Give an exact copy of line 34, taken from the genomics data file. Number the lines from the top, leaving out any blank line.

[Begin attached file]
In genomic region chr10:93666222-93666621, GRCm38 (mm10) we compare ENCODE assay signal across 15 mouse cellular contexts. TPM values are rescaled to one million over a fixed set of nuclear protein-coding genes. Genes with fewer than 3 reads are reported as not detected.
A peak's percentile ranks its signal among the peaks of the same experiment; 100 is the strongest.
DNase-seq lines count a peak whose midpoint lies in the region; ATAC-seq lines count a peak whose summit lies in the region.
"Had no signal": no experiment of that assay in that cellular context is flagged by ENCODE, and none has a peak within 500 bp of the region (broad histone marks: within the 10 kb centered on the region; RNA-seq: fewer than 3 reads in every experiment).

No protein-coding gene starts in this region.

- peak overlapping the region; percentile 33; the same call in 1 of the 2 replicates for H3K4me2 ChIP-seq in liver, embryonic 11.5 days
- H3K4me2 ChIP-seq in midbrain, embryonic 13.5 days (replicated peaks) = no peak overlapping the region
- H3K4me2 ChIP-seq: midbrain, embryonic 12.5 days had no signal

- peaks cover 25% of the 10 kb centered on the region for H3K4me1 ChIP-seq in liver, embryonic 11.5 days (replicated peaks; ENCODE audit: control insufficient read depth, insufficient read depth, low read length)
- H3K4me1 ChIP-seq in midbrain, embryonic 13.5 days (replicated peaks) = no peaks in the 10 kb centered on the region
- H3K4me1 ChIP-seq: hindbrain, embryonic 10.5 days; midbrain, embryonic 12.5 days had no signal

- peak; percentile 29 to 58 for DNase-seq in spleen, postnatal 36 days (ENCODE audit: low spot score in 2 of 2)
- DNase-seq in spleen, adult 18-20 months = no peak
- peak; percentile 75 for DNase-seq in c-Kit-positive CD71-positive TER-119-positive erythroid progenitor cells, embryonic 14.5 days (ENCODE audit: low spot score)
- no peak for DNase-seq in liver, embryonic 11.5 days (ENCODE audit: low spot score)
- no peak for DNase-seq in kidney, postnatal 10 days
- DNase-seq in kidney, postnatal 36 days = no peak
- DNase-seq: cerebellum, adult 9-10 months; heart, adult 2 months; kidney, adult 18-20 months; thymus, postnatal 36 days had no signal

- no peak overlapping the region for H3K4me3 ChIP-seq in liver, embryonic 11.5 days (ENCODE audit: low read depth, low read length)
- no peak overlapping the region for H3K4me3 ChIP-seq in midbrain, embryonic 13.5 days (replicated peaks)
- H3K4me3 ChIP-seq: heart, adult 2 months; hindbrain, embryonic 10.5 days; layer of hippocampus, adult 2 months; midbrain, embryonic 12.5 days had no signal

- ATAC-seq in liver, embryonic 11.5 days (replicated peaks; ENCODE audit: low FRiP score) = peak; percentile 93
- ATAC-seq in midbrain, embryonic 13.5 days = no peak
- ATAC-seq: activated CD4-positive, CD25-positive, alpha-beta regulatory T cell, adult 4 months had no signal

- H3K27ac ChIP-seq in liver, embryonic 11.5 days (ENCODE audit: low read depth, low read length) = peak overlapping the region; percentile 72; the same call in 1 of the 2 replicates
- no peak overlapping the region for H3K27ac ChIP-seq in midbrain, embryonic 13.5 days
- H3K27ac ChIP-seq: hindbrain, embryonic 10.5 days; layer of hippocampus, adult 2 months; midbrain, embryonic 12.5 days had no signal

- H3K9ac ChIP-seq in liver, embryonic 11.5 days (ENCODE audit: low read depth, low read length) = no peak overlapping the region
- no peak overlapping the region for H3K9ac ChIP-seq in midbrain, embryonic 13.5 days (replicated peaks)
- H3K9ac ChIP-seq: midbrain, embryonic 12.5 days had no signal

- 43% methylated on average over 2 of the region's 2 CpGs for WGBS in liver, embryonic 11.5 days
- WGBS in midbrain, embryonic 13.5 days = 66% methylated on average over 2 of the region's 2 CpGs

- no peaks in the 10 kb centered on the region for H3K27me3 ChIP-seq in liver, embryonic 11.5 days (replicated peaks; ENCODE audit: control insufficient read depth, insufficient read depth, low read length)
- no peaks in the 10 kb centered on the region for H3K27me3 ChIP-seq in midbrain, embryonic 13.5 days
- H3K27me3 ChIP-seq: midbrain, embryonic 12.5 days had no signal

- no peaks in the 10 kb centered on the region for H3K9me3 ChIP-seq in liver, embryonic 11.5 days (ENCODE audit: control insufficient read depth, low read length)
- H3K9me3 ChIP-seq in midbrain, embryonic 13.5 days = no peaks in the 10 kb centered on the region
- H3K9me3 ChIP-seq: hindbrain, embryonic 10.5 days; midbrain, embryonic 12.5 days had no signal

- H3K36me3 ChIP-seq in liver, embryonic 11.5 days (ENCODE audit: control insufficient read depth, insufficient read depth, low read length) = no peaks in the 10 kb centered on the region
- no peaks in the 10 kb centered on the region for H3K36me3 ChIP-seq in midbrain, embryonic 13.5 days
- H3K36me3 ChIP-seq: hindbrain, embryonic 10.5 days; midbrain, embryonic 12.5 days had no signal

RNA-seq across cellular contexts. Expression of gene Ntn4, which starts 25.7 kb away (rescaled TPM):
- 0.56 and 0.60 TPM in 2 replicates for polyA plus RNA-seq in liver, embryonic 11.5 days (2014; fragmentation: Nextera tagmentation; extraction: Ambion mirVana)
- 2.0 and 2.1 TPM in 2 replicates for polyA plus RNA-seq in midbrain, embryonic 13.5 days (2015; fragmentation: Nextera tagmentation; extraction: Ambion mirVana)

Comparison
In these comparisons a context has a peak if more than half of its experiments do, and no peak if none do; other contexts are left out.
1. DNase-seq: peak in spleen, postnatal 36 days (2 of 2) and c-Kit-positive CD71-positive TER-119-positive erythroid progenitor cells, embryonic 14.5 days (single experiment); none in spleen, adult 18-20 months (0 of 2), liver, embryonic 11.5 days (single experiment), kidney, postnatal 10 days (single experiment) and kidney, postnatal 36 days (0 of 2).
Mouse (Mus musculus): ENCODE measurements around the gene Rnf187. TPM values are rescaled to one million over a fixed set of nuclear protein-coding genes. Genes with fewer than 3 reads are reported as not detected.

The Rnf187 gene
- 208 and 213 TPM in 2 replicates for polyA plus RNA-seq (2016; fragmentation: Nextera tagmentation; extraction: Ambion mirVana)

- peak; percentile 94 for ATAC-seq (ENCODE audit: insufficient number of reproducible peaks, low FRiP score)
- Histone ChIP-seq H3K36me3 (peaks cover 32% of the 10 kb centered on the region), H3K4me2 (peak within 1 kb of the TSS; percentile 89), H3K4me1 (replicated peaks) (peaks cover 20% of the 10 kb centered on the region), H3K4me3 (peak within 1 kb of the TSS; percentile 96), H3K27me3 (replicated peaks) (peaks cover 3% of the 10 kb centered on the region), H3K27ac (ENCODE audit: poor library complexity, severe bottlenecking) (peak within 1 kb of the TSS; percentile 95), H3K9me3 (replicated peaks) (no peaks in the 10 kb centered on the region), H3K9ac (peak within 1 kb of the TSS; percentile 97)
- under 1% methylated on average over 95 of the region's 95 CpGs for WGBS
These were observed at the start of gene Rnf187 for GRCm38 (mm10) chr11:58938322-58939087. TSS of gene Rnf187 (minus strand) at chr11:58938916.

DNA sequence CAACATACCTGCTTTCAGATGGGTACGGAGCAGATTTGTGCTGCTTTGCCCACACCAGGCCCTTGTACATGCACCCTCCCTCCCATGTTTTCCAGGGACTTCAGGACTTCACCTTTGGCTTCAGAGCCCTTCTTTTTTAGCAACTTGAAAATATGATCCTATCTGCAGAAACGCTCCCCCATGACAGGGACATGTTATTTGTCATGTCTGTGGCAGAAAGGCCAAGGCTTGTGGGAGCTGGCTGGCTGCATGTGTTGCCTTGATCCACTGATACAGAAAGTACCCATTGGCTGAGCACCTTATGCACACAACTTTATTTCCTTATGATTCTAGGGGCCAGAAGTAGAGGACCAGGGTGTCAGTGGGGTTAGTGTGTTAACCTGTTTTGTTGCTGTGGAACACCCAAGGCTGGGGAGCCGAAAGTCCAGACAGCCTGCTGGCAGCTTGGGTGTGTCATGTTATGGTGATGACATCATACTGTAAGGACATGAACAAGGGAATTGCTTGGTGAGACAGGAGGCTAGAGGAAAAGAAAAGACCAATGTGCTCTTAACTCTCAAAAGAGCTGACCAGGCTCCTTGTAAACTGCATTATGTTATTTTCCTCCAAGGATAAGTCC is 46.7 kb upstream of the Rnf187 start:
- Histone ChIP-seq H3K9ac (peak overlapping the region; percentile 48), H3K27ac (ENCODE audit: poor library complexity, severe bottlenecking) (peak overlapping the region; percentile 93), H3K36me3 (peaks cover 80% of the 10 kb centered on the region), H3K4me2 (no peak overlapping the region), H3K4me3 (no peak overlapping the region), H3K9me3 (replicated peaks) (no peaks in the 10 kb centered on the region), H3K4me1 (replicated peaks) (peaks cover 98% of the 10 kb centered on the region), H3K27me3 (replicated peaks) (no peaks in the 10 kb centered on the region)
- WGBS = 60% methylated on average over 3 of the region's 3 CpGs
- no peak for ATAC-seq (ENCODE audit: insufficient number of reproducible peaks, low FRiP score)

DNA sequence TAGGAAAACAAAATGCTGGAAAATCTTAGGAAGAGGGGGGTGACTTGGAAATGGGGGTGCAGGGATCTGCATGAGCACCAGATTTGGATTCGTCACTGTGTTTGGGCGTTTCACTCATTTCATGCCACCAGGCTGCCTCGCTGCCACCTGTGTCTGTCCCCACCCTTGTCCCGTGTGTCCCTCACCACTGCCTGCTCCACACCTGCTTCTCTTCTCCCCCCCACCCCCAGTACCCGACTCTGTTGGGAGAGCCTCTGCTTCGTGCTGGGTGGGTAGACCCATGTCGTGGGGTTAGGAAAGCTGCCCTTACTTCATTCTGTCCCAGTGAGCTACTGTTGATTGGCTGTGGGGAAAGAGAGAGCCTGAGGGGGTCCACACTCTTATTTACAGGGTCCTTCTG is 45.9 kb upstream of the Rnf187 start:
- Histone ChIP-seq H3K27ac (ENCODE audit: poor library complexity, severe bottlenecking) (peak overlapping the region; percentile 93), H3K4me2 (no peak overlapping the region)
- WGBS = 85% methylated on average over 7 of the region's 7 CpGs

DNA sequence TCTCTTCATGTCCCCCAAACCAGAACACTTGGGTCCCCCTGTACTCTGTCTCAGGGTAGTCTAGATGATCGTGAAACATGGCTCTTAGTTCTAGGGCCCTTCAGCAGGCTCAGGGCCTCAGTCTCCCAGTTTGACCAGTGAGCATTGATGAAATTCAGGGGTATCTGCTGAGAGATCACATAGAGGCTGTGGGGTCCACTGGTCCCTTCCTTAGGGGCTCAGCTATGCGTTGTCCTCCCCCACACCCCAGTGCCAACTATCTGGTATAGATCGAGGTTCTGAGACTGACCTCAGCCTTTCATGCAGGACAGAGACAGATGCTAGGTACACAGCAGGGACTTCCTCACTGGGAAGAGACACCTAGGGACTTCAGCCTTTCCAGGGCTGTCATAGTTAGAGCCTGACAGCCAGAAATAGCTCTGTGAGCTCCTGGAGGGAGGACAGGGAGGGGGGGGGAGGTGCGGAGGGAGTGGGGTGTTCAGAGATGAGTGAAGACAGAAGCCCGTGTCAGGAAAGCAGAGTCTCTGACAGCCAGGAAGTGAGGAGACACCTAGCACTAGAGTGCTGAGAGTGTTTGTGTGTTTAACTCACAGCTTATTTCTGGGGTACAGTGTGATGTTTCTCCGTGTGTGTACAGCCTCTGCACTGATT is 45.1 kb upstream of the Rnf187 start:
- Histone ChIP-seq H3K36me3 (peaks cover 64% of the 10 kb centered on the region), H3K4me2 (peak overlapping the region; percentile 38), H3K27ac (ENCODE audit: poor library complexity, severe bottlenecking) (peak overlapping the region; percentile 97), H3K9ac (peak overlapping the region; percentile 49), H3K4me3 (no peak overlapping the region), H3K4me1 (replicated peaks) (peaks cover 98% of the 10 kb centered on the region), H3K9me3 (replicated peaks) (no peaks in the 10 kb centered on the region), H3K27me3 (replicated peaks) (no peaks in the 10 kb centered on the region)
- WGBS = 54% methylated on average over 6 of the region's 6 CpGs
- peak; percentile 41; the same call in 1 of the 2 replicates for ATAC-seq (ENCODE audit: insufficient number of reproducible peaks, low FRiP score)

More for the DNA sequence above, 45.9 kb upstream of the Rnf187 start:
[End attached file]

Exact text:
- no peaks in the 10 kb centered on the region for H3K27me3 ChIP-seq in midbrain, embryonic 13.5 days